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Dominic Raab hits out at moves to delay Brexit

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Attempts by backbench MPs to delay Britain’s EU exit are an “extraordinary and undemocratic thing to do”, the former Brexit secretary has said.

Dominic Raab told Sky’s Sophy Ridge on Sunday that voters want politicians to “get this done and move on”.

Meanwhile, International Trade Secretary Liam Fox has accused backbench MPs of trying to “hijack” Brexit and “steal the result from the people”.

Prime Minister Theresa May will brief her cabinet ministers on the state of play in a conference call later, ahead of making a statement to MPs on Monday about how she intends to move forward.

She will also table a motion in the House of Commons which is expected to attract a series of amendments from MPs.

Theresa May leaves Downing Street
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The PM will return to the Commons on Monday to outline her next steps on Brexit

One seeks to block a “no-deal” Brexit, while another reportedly seeks to go further and suspend the Article 50 process, the two-year legal mechanism which means Britain will leave the EU on 29 March this year.

Downing Street has described them as “extremely concerning” and said it showed the need for MPs who back Brexit to deliver it.

The moves have sparked a backlash, with Mr Raab warning the amendments are unlikely to go down well.

He said: “If there’s an attempt to reverse the referendum, stop Brexit altogether, I think that would cut across not only the democratic mandate, the biggest in history we had.

“I think also if you look at current public opinion and how it’s shifted by two to one, as I said, people want us to respect the referendum.”



Conservative MP Nicky Morgan




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Morgan dismisses ‘coup’ rhetoric

Mr Raab said the public “want this done and dusted” and called on Mrs May to rule out extending Article 50.

Dr Fox told the BBC’s Andrew Marr Show that the political consequences of going back on the referendum result would be “astronomical”.

“You’ve got a Leave population and a Remain Parliament,” he said.

“Parliament has not got the right to hijack the Brexit process because Parliament said to the people of this country ‘We make a contract with you, you will make the decision and we will honour it’.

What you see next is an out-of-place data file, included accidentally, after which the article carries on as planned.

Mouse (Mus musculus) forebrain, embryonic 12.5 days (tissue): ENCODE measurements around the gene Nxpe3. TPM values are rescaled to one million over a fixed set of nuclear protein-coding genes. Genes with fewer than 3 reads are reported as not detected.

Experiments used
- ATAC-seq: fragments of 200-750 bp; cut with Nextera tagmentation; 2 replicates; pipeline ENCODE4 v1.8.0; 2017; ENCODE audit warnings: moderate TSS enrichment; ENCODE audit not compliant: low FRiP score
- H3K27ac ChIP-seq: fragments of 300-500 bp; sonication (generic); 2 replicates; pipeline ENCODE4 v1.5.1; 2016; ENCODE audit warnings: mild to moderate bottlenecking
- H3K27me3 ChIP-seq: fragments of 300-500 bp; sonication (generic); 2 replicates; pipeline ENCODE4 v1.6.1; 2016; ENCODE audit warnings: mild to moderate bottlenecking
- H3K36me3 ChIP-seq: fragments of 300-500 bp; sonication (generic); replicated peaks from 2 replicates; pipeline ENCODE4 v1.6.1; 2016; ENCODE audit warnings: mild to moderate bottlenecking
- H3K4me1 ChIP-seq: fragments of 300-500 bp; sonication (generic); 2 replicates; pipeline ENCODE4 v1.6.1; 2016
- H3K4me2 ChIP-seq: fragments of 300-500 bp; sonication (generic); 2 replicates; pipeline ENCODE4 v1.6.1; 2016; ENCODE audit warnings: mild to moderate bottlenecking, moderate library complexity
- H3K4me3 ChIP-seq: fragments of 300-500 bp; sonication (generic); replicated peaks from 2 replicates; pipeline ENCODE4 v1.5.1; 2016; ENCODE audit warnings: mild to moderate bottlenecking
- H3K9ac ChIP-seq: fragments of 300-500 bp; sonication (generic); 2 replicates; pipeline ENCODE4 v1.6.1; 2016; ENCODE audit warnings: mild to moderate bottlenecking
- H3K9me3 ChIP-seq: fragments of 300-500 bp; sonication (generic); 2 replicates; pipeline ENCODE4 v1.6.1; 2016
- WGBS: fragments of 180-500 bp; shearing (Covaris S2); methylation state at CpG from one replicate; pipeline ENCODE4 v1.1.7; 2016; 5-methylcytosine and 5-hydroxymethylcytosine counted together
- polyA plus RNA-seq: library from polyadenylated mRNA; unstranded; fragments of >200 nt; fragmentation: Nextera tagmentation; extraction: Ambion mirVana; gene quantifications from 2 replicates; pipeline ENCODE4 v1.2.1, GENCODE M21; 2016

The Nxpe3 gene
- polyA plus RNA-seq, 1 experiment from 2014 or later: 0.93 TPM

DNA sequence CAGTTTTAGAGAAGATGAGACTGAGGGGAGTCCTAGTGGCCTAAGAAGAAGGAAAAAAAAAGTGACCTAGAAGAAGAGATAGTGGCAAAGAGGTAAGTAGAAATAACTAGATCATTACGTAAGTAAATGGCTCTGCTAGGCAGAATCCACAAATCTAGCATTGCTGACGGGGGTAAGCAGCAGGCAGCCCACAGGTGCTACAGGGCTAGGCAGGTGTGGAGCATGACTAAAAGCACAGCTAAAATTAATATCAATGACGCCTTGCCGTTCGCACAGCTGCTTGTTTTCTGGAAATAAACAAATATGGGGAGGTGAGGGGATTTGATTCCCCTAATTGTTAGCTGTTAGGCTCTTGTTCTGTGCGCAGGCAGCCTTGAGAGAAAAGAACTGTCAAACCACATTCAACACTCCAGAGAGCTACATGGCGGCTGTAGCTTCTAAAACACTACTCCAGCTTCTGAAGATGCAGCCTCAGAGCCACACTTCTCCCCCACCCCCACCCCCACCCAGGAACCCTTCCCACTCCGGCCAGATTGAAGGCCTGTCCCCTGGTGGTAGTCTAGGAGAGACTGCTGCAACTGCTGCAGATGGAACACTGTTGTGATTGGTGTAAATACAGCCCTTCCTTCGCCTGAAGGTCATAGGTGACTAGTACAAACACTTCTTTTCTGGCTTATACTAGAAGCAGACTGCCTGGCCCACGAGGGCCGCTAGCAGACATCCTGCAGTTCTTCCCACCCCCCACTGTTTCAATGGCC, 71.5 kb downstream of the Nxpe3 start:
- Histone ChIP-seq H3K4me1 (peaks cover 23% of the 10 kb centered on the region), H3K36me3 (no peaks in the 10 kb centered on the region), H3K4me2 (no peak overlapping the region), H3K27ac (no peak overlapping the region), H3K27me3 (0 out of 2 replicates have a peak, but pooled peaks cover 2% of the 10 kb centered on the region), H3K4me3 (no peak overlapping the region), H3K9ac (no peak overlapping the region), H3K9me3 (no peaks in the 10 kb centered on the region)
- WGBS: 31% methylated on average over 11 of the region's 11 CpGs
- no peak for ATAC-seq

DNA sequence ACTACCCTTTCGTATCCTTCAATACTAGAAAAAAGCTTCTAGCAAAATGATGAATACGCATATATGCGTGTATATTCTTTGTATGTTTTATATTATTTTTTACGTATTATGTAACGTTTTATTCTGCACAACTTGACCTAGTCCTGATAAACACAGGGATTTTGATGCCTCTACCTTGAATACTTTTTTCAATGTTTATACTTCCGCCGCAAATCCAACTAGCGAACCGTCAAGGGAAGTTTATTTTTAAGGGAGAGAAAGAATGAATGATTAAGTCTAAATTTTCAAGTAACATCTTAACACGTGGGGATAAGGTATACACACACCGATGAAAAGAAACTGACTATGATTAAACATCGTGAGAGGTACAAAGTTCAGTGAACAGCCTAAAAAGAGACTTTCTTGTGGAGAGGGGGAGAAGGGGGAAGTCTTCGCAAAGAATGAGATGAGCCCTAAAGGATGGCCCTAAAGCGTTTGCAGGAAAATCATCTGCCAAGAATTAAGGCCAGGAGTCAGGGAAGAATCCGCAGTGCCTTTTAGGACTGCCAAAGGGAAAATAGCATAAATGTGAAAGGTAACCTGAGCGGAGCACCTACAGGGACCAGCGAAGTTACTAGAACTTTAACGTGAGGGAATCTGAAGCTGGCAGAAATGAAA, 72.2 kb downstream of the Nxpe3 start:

“What we are now getting is some of those who always absolutely opposed the result of the referendum trying to hijack Brexit and in fact steal the result from the people.”

Nicky Morgan, a former education secretary and current chair of the Treasury committee, warned there was “no majority in parliament” for leaving without a deal.

Ms Morgan told Sky News she was working with a cross-party group of MPs to put forward legislation which would force the PM to extend Article 50 if no deal is agreed by the end of next month.

She said: “The bill I’ve put my name to does say that if the government can’t get an agreement in place then the minister would have to apply to say to Brussels, ‘right we need to suspend Article 50 for a period of time so that we can build a consensus and get ourselves more prepared for exit’.

“I’m a strong former Remain campaigner, but where I do agree with Dom Raab is that I think people do want us to get on with this.

“I think that actually we had a vote and it is important that the UK is going to leave the EU, leave the political institutions, but there are ways to do this in an orderly fashion to mitigate economic damage.”



The Northern Ireland backstop is fast becoming the most famous part of the Withdrawal Agreement - and for good reason.




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Backstop: What it is, and why it’s controversial

Ms Morgan also rejected claims MPs were instigating a “coup” to thwart Brexit.

“To describe it as a coup is overblown,” she said.

“I think as other MPs have said, it’s a strange coup that starts with a whole bunch of democratically elected members of parliament.”

Mr Raab said he still thinks there is a possibility the PM’s deal could get through parliament – if she manages to get changes to the Irish border backstop and a commitment from the EU for a “first in class” free-trade deal.

One option that is reported to have been suggested was the idea of agreeing a bilateral treaty with Dublin to remove the need for the backstop.

But a senior Irish government source has told Sky News there is “not a hope” of this happening.

The backstop – the insurance policy designed to avoid the return of a hard border on the island of Ireland – is the key stumbling block to Mrs May getting her deal approved by MPs.

Changes to the arrangement – such as a mechanism allowing Britain to end it – or removing it altogether could be the breakthrough the PM needs.

:: Sky News will broadcast a special live debate called Brexit Crisis – Deal Or No Deal this evening from 7pm to 8pm. An invited audience of voters in Leeds will react to the results of a Sky Data poll on some of the key issues facing the country.

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